The belt and road initiative. Essentially, you know, China's putting in transportation systems like they can now carry trains all the way to Germany within like five, six days from China instead of running big shipping containers that costs more and polluted and take longer and they just put it on a train and go. And this expansion of the belt and road system, I think they call it a will happen all over the United States and they're even looking at, you know, how can they do a rail, you know, some way, you know, over, you know, through Russia, through Alaska, you know, with tunnels or otherwise it's, they're really trying to break all barriers to make goods move. And I think that's good for the world, not just China by the way. So the last mega trend that I promised, number six is the Chinese Internet. Now this may be a simplification of the concept, right?
Everybody goes, yeah, well the Internet that it's huge. Whatever big, you know, not a shocking revelation, but I think what people don't really understand is the extent that the internet is used in China. We chat is ubiquitous on every device over there and people go, Oh, who cares, somebody is chatting in China, but we chat does way more than that. It, it manages the, you know, the DDs, it, you can actually, um, coordinate on we chat and reserve a table and have the food. When you arrive you just scan a barcode on the table, the food shows up, you don't talk to anybody, you don't pay for anything because it's all done through we chat and you disappear. It can do so many things. It's, it's like a mega app in itself. It does, you know, about 20 of the main functions that we use other apps to do.
So we chat ubiquitous and is really driving a lot of what's happening. And there are other sites. I'm Tao Bao and T-Mall and so forth that are driving consumerism. People are buying stuff on the Chinese internet like crazy. Um, and because I have more people in China, they have more mobile purchases. They have more total purchases. Although today the gross merchandise value is still below the US. They will pass us in the next couple of years. So all of these things kind of worked together. The urbanization, now they deliver anything to your house, and I do mean anything you want to. You can order a fridge and have it delivered cash on delivery in China through the Internet. They're the rising Chinese consumers. They have more discretionary income that's driving it. Obviously the, the local manufacturing scale helps. Now I will say that China being a face culture, they still like to have exports in from other countries, but no doubt they still are happy to have a Chinese made goods for the most part.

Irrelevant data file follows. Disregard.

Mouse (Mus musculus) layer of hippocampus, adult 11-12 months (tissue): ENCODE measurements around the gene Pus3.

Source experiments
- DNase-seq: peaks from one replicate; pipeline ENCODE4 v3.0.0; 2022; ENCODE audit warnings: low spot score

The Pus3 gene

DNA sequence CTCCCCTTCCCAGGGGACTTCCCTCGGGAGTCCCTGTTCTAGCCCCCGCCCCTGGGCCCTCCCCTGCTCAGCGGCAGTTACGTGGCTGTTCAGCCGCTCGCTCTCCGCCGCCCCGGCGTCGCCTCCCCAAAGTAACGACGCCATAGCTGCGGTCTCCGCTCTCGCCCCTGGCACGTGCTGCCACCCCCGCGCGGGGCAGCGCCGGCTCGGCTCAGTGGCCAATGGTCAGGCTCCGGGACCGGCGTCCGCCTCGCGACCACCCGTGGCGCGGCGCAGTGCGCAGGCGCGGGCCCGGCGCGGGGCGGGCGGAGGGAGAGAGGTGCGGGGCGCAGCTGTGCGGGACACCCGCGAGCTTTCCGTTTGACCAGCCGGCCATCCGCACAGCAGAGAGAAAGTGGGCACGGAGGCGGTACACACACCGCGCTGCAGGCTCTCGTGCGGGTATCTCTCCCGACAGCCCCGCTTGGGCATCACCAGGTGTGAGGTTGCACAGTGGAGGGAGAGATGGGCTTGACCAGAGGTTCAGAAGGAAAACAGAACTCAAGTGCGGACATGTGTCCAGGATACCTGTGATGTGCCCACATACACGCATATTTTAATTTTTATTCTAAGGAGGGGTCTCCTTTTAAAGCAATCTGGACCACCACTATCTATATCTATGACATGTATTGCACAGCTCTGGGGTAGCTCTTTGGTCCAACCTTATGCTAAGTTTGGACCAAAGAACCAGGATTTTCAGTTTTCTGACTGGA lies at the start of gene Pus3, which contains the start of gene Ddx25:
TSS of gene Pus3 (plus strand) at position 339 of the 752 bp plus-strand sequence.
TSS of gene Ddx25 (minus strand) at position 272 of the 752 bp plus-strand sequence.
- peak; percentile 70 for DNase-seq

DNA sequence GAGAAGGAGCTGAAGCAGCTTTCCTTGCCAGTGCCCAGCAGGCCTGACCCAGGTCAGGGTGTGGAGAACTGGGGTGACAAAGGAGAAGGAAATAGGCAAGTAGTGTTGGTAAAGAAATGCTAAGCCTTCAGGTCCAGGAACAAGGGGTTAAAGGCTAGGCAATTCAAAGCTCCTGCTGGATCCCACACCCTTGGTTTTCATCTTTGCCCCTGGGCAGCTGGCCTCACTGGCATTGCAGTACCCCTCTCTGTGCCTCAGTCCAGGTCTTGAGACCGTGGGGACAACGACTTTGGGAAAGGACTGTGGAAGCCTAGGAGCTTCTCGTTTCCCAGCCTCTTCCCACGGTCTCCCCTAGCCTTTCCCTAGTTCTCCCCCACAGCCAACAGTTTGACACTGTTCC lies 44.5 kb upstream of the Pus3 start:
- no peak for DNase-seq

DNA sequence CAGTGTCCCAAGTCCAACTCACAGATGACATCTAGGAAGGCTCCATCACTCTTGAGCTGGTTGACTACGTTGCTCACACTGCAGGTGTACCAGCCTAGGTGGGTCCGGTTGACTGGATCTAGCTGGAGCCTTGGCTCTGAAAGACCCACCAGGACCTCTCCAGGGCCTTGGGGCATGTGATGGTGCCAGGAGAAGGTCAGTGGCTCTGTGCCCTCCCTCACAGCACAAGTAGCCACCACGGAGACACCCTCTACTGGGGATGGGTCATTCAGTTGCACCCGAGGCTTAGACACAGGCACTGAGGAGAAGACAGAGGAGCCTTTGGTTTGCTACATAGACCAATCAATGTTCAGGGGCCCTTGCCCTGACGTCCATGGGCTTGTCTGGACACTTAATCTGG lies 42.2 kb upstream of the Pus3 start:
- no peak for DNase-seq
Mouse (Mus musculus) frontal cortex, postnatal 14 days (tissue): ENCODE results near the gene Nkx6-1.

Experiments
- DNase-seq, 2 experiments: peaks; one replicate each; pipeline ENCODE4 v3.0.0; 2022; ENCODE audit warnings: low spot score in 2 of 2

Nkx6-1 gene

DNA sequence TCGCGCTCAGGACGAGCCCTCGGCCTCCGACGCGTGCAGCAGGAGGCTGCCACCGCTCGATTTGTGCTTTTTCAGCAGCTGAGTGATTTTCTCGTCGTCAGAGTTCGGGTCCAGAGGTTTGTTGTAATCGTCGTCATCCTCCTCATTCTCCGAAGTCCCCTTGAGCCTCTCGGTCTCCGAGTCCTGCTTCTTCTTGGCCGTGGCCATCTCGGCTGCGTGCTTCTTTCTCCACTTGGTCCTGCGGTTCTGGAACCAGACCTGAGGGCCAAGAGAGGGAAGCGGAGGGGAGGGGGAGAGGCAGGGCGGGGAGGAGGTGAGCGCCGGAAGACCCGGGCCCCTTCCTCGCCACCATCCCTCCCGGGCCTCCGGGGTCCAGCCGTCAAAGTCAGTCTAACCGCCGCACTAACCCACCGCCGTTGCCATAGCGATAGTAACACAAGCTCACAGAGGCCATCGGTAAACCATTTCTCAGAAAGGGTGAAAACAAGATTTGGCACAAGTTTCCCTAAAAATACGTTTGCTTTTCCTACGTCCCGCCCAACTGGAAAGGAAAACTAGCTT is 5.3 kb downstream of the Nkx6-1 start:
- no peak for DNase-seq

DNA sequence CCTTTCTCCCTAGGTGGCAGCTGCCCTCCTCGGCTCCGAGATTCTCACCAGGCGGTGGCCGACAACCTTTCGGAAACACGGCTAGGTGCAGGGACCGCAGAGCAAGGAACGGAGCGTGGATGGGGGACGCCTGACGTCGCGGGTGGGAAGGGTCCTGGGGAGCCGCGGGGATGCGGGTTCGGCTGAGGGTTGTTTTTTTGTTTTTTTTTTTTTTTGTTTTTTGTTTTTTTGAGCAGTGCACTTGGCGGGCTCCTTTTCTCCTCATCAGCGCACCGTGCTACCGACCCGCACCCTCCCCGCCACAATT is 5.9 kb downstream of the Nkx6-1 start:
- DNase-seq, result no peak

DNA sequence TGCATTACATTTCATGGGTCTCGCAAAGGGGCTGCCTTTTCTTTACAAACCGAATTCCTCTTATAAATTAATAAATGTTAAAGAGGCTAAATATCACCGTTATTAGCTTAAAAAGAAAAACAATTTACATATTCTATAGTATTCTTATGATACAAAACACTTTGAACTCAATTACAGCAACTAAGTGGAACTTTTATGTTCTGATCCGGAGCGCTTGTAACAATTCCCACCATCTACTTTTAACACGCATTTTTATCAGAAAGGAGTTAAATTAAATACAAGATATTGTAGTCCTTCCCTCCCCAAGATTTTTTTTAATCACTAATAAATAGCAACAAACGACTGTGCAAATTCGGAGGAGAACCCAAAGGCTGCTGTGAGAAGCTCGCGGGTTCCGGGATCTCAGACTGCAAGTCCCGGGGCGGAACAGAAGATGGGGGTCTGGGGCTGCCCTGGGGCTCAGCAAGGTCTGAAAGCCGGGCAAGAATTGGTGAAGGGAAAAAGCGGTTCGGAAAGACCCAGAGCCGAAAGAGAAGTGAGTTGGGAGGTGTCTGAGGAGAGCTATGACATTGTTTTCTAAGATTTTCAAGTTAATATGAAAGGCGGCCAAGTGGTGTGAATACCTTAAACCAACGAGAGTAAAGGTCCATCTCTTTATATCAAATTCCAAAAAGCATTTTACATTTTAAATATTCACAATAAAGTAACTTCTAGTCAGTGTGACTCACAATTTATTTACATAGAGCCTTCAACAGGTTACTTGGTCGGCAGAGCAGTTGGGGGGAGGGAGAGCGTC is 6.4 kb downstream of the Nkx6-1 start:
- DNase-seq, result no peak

And there's a certain amount of nationalism and pride, especially during this trade turmoil. Uh, then of course there's the brain power. They're bringing talent a right to their own shores that are keeping it in house. And then finally the Internet is what puts that whole thing together. It's like the glue that sticks it together. Um, I really do think this book is a quick read. It's an important read and you know, you'll see some of the people on the, the, um, the back that are offering some of the, the endorsements or whatever, but you know, a Dick Gephardt was with the US House of Representatives, says a quick of fascinating book to give readers who know little or nothing about doing a business, China, everything they need to know and what everything they need to know or remember about how to succeed in business in China. One hour will with this book will make you an expert on business in China.
Now, sounds like a typical politician, uh, uh, going right for the hyperbole, I don't know that this is everything you need to know and I don't know, this will make you an expert, but it will make you a lot smarter and more armed to do business in China. And it only takes an hour. So I've, I've run out longer as I tend to do than I anticipated, but I hope you check it out. Again, this has been episode number 96 of the Awesomers.com podcast series, and a, Gosh, we sure hope you get out there and leave us a review and better yet subscribe and get some of your friends to subscribe. Uh, when we're climbing on the charts that makes us have a nice little warm, happy feeling. So get that done for us to, if you will, and, uh, we'll see you guys next time.
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Well, we've done it again, everybody. We have another episode of the podcast ready for the world. Thank you for joining us and we hope that you've enjoyed our program today. Now's a good time to take a moment to subscribe, like, and share this podcast. Heck, you could even leave a review if you wanted. Awesomers around, you will appreciate your help. It's only with your participation and sharing that we'll be able to achieve our goals. Our success is literally in your hands. Thank you again for joining us. We are at your service. Find out more about me, Steve Simonson, our guests, team, and all the other Awesomers involved at Awesomers.com. Thank you again.